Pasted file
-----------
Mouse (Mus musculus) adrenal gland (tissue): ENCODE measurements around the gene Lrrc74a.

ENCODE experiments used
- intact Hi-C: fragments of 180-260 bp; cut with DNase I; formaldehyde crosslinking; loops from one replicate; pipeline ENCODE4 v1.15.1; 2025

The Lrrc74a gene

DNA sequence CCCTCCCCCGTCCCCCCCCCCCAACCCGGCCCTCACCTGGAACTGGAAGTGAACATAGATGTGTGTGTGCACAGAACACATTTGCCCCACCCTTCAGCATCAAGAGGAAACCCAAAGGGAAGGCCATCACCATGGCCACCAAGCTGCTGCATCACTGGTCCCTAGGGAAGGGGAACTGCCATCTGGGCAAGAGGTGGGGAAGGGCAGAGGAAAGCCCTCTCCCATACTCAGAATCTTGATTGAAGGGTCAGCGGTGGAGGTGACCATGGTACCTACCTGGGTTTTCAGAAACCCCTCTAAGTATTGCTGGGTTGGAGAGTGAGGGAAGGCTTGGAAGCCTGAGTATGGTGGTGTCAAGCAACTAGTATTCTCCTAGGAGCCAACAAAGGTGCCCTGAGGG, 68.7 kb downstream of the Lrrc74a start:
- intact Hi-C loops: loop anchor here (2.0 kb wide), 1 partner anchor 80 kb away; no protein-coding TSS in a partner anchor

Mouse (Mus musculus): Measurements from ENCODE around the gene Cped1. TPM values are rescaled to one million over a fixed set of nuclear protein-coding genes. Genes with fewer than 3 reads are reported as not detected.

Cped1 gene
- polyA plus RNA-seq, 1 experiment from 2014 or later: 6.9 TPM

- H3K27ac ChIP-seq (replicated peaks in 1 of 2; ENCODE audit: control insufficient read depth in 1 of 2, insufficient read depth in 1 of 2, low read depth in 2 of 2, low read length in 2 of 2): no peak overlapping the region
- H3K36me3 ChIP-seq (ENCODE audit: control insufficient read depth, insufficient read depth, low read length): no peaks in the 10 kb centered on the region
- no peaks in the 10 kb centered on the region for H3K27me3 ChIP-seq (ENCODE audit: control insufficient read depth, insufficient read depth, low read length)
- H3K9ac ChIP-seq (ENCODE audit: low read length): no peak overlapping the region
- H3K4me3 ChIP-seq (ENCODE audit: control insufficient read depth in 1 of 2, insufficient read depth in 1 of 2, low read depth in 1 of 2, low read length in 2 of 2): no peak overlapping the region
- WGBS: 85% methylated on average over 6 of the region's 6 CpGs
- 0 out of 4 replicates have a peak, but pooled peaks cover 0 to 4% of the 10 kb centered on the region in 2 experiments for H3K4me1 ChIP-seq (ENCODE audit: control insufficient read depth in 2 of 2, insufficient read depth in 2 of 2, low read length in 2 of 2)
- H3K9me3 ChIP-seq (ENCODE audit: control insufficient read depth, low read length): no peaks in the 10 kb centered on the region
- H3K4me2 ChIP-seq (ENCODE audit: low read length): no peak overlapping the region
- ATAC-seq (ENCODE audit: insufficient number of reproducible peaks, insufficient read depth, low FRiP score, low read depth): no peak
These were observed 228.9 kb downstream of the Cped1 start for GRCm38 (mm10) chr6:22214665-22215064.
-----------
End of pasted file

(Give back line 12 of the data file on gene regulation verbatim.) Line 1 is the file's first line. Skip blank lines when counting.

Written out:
- no peaks in the 10 kb centered on the region for H3K27me3 ChIP-seq (ENCODE audit: control insufficient read depth, insufficient read depth, low read length)